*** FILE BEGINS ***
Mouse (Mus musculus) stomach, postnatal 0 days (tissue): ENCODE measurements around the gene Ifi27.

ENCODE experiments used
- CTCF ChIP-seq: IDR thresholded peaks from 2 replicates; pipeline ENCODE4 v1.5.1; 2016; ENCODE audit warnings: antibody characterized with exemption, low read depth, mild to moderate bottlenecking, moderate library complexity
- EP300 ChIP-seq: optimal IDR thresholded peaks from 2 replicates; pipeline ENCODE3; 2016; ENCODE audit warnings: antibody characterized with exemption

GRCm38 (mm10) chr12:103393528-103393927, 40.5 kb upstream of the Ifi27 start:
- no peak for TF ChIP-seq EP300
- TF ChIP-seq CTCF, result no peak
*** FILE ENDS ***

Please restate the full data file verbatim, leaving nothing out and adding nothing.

Mouse (Mus musculus) stomach, postnatal 0 days (tissue): ENCODE measurements around the gene Ifi27.

ENCODE experiments used
- CTCF ChIP-seq: IDR thresholded peaks from 2 replicates; pipeline ENCODE4 v1.5.1; 2016; ENCODE audit warnings: antibody characterized with exemption, low read depth, mild to moderate bottlenecking, moderate library complexity
- EP300 ChIP-seq: optimal IDR thresholded peaks from 2 replicates; pipeline ENCODE3; 2016; ENCODE audit warnings: antibody characterized with exemption

GRCm38 (mm10) chr12:103393528-103393927, 40.5 kb upstream of the Ifi27 start:
- no peak for TF ChIP-seq EP300
- TF ChIP-seq CTCF, result no peak